17 December 2020

 

Taylor McGregor

UQ student intern Taylor McGregor.

Since 2014, Wildlife Queensland has hosted university students from a range of educational institutions seeking placement opportunities in the environmental conservation industry. Students placed with Wildlife Queensland undertake projects in policy development, wildlife monitoring, and community engagement, and support Head Office staff in the day-to-day running of the Society.

The Society’s Student Placement Program is designed to offer students the opportunity to develop both discipline-specific and transferable skills, as well as an understanding of the contributions and obligations expected of a professional graduate in the environmental field.

Wildlife Queensland Student Placement Program 2020

University of Queensland (UQ) student Taylor McGregor completed a three-month placement with Wildlife Queensland in 2020. During that time, Taylor worked on updating the Society’s ‘Conservation of Biodiversity in Queensland Policy’.

Read about Taylor and her experience at Wildlife Queensland below.

Q. What degree are you studying at UQ and what year have you just completed?

Taylor: I am studying a Bachelor of Environmental Management (with Honours) majoring in Natural Systems and Wildlife at UQ. I have just completed my third year of study and am getting ready to tackle honours next year in 2021.

Q. Tell me about the project you worked on whilst at Wildlife Queensland?

Taylor: During my time at Wildlife Queensland, I was tasked with the updating and rewriting of Wildlife Queensland’s Policy, ‘The Conservation of Biodiversity in Queensland’. This was in order to reflect the change that has occurred in Commonwealth and State legislation, international standards and conservation thinking. A major focus of this project, and the subsequent policy statement, surrounded Queensland’s Protected Area Estate, associated state marine parks, and inefficiencies of current legislation. This was all undertaken with the aim to arrest biodiversity decline in Queensland and to reverse the prevailing trend.

The project was achieved through an amalgamation of research, both academic and other legislative resources via a literature review, which was subsequently combined with surveyed opinions from conservation practitioners (Wildlife Queensland Councillors, WWF). Underneath the five main policy goals that were identified, actions Wildlife Queensland can take given resources and skillsets available were provided. These were also the overall recommendations that Wildlife Queensland believed would aid the biodiversity crisis in Queensland.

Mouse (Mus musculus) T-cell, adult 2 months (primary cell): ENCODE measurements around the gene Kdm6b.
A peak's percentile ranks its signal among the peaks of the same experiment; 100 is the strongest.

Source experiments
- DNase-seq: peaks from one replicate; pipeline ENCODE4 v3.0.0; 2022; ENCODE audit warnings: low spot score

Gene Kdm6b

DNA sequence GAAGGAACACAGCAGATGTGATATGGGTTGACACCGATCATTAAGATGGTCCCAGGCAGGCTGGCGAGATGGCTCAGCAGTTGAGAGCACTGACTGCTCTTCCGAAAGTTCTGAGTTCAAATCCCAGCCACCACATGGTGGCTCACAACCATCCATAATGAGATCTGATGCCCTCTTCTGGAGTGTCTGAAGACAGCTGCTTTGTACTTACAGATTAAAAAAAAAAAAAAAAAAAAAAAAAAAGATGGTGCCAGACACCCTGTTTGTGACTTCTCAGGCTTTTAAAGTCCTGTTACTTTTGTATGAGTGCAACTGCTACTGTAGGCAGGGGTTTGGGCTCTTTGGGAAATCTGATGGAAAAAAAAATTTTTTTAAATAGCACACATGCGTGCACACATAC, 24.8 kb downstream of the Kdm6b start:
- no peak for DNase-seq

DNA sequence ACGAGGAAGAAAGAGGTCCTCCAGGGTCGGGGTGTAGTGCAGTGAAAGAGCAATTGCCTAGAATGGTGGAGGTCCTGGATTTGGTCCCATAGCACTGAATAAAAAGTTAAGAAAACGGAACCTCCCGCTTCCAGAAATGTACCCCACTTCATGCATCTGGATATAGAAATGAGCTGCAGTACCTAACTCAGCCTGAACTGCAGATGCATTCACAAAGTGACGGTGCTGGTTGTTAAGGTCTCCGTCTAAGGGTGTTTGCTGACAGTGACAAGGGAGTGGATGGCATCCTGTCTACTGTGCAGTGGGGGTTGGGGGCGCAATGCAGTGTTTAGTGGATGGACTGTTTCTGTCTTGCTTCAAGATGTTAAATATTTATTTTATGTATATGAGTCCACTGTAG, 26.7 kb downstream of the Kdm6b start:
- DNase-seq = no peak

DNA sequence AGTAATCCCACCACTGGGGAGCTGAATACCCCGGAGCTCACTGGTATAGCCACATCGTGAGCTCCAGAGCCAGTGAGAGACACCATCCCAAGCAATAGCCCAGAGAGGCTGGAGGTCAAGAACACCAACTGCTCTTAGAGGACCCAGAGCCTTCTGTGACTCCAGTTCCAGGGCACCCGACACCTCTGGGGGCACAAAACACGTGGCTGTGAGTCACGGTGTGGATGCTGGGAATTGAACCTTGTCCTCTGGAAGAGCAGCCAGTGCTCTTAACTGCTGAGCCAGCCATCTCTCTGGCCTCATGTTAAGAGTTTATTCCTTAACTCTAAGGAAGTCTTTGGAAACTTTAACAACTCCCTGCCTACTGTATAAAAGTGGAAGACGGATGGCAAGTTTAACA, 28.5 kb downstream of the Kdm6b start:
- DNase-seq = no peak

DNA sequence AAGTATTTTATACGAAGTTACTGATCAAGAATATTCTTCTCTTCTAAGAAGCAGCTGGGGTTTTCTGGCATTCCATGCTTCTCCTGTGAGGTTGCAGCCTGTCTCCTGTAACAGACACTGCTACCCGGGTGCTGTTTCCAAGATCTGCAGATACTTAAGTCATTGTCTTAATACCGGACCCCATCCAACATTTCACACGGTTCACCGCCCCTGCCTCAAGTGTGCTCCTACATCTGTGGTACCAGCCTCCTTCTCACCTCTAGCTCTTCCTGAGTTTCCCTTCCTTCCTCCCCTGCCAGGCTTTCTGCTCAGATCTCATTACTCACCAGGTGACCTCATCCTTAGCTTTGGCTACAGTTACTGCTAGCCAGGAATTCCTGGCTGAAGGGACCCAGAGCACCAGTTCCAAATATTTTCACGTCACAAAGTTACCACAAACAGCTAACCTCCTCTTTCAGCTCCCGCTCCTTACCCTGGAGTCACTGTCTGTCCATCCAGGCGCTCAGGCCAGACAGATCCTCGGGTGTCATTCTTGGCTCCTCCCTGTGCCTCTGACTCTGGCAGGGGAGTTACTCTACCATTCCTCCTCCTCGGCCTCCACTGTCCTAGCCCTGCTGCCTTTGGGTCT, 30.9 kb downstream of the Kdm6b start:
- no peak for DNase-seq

Q. What skills and learnings will you take away from your time with Wildlife Queensland?

Taylor: Throughout my time with Wildlife Queensland, I learnt so much. I learnt how to create a professional conservation policy, how to communicate – in person and via email – with professionals in the field, and how to be a part of a team in an office environment. I also learnt the intricate details that go into biodiversity conservation with regards to actions and inefficiencies under the legislation, and the intricate details of protected area management (both terrestrial and marine).

Two main skills I gained from this experience were:

  1. how to work predominantly independently on a project to achieve a specified goal
  2. how to receive feedback/criticism and redirect my work to accommodate (often vastly improving the outcome of my work).

Both are indispensable skills for a future environmental management graduate.

Q. What has been the most enjoyable aspect of working with Wildlife Queensland?

Taylor: The most enjoyable aspect of working with Wildlife Queensland was coming into the office three days a week and being part of a welcoming and kind group of people. Des, Janelle, Matt and Amanda, in particular, were inclusive and helpful towards my studies and were always happy to help with any questions or queries I had, or just have a chat. I also really enjoyed being in a workplace that was constantly discussing wildlife and the details of their projects/tasks they were working on, to better the wellbeing of Queensland’s flora and fauna. It was really motivating.


Editor’s note: Wildlife Queensland sincerely thanks Taylor for her exemplary work and contribution to wildlife conservation, her valuable input and discussions, and for being such a warm, generous, kind-hearted member of the Wildlife Queensland team.

 

Written by Wildlifeqld